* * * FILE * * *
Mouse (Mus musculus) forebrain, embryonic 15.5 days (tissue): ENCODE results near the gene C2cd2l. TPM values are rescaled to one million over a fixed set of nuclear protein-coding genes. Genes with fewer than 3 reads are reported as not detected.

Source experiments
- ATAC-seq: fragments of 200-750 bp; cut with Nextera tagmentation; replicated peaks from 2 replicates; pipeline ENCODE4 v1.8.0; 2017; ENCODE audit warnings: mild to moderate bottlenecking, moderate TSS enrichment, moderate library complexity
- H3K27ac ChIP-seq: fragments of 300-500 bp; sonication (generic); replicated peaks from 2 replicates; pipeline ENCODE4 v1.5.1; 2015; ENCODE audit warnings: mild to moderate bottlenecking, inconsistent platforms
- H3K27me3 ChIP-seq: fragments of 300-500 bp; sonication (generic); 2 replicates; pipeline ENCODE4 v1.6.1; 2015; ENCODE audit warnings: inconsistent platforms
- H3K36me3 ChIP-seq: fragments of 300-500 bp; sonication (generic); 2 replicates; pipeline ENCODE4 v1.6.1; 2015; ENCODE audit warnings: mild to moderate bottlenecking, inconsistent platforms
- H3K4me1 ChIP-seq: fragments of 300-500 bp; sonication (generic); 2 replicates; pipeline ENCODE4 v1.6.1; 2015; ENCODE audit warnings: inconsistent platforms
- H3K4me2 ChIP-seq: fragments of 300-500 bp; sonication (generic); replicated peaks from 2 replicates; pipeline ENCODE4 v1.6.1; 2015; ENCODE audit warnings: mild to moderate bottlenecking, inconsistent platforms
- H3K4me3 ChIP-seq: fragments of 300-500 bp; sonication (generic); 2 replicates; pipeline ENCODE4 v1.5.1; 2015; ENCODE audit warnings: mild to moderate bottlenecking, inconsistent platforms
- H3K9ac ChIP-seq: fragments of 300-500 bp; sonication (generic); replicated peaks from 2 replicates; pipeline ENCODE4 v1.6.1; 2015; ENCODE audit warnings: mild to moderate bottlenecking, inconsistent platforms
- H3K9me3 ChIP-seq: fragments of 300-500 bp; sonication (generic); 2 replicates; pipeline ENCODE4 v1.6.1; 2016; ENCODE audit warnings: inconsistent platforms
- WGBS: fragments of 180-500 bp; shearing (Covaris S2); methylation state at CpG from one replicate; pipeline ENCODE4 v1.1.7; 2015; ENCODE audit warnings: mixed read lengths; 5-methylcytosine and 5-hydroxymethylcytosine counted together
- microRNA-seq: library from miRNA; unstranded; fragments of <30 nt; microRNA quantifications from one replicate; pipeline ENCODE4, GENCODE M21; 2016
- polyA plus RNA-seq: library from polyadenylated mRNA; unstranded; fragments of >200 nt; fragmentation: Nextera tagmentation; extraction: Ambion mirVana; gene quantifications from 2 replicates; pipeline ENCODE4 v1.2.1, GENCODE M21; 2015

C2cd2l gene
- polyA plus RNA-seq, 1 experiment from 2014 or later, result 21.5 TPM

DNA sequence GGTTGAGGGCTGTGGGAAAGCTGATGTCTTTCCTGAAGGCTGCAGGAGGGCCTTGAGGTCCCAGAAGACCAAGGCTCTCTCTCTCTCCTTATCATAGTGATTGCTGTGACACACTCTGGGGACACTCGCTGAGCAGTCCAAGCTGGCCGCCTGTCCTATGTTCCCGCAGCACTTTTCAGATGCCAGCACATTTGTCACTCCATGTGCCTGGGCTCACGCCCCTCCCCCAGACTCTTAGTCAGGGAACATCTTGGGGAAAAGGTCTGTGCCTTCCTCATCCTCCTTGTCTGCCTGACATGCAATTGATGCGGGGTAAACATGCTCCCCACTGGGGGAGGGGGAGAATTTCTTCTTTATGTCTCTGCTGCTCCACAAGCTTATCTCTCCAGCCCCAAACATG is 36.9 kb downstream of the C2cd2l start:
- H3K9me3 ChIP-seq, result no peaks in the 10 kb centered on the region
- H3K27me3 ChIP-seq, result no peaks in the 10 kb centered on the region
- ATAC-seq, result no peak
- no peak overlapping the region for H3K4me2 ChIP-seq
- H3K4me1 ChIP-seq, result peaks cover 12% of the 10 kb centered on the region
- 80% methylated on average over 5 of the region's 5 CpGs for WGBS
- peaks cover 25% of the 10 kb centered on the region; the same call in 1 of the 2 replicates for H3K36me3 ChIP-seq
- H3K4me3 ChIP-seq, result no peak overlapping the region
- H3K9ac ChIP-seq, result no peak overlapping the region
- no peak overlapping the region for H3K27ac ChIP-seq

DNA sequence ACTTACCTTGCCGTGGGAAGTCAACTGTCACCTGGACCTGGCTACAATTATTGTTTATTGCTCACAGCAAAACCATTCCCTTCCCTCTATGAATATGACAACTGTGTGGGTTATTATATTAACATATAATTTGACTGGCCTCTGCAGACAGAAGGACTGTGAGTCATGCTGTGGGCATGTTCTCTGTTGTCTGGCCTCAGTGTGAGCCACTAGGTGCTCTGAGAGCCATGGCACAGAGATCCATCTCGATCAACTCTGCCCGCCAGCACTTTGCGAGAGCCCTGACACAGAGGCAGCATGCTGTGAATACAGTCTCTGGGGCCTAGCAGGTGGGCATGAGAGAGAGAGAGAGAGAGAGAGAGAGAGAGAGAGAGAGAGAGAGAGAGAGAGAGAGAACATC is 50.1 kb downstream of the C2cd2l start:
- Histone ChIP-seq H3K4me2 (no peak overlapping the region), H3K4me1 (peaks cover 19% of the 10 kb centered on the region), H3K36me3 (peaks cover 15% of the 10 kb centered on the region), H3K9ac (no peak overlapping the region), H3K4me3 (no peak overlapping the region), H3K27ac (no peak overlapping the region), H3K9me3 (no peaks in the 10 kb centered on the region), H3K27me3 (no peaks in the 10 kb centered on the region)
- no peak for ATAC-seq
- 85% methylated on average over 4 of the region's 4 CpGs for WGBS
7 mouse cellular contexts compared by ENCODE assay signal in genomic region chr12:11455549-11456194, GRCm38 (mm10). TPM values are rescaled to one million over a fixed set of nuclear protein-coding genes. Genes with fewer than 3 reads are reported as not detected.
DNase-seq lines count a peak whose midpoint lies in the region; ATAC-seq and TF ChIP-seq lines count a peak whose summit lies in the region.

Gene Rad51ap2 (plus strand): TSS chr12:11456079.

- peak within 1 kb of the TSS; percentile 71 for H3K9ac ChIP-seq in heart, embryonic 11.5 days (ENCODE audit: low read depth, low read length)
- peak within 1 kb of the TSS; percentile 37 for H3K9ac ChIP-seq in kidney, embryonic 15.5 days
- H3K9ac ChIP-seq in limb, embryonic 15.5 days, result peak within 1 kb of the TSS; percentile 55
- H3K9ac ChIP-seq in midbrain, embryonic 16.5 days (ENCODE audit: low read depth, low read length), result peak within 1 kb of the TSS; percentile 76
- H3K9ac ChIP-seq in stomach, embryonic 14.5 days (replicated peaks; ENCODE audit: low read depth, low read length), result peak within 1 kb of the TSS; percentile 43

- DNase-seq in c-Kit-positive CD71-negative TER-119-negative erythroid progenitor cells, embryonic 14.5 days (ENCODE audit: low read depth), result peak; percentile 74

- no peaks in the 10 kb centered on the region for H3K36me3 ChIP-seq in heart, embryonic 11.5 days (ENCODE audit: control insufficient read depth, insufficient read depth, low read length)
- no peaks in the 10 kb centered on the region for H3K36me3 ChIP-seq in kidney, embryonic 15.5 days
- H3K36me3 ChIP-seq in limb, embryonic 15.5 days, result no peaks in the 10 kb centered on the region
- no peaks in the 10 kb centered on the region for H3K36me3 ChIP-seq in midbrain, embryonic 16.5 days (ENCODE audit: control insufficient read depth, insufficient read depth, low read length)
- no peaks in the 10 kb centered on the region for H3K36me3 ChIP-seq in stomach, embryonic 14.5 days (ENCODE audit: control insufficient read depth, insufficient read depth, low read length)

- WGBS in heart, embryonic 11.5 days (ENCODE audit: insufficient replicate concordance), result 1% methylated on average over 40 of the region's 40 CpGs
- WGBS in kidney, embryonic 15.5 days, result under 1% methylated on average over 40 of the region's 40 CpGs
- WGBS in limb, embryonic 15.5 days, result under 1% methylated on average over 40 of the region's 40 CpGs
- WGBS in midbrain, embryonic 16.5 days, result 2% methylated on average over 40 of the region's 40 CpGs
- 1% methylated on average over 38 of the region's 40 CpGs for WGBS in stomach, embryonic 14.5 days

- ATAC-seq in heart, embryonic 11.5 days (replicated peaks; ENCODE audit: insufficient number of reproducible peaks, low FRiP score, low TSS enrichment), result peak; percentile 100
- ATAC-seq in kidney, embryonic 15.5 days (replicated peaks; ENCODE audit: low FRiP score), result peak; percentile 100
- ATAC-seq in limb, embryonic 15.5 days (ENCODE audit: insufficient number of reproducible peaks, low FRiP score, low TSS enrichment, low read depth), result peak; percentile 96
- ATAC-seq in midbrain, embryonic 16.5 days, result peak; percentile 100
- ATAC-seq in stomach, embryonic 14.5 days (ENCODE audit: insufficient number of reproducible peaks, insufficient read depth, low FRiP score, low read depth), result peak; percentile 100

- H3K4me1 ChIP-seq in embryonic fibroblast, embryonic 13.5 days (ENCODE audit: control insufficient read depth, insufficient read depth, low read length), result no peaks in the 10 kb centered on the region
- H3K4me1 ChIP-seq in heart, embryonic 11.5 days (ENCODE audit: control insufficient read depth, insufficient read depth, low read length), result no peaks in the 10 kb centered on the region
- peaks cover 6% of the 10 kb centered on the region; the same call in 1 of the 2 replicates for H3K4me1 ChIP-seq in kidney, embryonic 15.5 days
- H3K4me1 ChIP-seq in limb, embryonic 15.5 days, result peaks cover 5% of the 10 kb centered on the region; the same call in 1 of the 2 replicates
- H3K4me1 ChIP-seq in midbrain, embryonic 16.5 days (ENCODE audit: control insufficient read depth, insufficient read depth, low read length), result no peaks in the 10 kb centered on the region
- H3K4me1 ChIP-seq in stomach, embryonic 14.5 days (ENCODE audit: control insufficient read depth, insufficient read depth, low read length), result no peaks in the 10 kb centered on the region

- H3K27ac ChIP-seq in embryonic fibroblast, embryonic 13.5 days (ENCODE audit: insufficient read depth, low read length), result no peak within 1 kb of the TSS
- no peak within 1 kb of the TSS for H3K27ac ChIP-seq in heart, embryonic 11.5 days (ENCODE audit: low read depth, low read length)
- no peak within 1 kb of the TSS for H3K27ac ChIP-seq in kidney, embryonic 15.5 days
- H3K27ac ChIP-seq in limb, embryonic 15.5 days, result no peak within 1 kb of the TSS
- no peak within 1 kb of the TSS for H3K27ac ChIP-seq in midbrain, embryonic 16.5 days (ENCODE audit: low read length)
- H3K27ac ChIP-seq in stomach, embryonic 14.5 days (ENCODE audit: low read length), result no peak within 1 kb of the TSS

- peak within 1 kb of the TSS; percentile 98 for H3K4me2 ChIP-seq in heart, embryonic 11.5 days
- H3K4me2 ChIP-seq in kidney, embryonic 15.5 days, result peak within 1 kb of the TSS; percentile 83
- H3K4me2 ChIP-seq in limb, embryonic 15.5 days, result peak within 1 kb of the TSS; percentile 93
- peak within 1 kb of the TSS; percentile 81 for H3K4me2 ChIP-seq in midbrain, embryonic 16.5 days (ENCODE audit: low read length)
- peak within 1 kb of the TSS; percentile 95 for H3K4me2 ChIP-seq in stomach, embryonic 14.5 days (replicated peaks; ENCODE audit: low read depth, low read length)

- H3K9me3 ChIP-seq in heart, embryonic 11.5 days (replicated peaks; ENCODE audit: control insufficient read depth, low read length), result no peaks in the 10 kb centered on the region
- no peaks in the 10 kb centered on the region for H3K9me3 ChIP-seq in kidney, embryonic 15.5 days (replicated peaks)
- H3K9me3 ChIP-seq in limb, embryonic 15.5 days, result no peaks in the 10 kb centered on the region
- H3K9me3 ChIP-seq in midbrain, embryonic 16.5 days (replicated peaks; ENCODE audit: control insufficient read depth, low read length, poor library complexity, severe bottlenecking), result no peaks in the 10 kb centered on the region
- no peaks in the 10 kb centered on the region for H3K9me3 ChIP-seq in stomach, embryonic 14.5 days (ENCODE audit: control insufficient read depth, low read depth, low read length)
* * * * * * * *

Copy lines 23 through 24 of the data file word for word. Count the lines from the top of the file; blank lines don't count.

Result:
- 80% methylated on average over 5 of the region's 5 CpGs for WGBS
- peaks cover 25% of the 10 kb centered on the region; the same call in 1 of the 2 replicates for H3K36me3 ChIP-seq